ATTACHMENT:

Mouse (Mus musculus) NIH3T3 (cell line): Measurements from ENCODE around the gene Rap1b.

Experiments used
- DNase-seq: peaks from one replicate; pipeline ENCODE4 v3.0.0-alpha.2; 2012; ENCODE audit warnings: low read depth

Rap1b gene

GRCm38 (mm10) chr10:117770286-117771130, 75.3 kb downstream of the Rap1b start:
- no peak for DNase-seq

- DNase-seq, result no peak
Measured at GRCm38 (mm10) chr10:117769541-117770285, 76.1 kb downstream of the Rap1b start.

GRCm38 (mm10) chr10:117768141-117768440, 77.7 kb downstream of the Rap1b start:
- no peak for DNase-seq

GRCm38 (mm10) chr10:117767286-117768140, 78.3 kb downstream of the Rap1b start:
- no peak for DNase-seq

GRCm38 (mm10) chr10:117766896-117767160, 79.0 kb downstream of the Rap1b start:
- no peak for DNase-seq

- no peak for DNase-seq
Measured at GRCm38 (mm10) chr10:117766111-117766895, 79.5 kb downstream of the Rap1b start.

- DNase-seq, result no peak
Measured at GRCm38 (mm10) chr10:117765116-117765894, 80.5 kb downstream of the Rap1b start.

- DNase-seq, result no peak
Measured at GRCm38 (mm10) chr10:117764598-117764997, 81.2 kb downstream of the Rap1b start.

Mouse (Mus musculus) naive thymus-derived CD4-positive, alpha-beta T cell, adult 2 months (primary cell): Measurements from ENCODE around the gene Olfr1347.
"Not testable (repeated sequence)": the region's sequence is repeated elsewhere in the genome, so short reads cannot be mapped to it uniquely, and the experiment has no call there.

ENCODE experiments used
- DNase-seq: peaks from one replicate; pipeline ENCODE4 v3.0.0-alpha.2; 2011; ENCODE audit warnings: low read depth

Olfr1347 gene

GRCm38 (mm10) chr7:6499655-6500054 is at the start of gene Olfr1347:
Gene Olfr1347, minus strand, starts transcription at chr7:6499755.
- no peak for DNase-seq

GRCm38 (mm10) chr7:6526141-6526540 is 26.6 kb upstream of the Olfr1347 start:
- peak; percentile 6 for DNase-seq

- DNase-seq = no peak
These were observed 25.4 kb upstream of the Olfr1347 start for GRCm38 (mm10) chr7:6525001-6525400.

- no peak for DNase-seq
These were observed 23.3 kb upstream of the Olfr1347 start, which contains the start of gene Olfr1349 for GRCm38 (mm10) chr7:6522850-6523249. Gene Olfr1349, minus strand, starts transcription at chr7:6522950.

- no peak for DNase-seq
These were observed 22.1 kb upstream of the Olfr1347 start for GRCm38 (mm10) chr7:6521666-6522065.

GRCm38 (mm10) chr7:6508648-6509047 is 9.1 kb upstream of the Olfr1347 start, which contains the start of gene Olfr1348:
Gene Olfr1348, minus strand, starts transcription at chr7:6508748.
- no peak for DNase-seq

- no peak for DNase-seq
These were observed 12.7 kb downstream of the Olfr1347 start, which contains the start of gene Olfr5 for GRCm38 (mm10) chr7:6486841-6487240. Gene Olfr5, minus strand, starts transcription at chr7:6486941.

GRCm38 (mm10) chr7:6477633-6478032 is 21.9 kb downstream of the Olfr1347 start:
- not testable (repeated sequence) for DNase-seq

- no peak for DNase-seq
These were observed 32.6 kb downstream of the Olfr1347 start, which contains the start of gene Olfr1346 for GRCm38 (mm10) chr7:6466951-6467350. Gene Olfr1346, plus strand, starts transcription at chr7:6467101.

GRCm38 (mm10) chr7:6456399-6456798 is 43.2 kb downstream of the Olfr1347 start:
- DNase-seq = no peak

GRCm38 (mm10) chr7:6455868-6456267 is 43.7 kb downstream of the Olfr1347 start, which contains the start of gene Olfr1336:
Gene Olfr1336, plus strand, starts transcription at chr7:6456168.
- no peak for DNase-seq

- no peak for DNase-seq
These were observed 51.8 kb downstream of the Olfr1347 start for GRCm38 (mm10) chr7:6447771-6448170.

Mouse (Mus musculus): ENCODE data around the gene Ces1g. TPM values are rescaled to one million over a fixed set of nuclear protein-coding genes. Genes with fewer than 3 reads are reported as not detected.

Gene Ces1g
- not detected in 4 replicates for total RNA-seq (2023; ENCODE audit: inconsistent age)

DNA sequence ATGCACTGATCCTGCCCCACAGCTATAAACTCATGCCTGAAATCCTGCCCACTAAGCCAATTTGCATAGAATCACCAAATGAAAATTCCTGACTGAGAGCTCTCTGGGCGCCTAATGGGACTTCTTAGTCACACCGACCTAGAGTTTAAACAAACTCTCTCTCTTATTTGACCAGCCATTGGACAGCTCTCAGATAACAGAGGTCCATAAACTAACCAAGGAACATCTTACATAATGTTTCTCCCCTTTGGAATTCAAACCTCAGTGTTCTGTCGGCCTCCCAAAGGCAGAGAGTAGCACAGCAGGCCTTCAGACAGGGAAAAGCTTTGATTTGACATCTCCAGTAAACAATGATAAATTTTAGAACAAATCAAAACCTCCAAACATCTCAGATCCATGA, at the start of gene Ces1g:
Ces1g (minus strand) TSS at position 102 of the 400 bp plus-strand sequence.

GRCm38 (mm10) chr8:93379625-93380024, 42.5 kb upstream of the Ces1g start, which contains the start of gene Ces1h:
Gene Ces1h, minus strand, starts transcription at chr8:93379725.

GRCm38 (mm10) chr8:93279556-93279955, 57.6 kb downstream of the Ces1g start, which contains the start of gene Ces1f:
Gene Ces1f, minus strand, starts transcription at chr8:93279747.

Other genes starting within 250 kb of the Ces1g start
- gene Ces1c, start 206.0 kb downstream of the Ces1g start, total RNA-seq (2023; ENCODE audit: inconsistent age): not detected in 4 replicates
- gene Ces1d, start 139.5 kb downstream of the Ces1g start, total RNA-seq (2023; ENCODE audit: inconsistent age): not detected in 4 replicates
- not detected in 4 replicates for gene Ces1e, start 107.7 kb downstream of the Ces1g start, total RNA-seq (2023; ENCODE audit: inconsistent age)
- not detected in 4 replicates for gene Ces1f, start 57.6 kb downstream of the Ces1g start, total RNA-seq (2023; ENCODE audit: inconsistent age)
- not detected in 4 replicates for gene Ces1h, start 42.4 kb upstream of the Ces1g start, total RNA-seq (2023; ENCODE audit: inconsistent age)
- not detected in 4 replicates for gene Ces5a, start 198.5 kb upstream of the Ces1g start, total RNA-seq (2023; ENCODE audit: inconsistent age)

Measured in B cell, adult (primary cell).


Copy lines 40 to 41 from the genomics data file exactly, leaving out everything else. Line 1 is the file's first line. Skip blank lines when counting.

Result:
- no peak for DNase-seq
These were observed 12.7 kb downstream of the Olfr1347 start, which contains the start of gene Olfr5 for GRCm38 (mm10) chr7:6486841-6487240. Gene Olfr5, minus strand, starts transcription at chr7:6486941.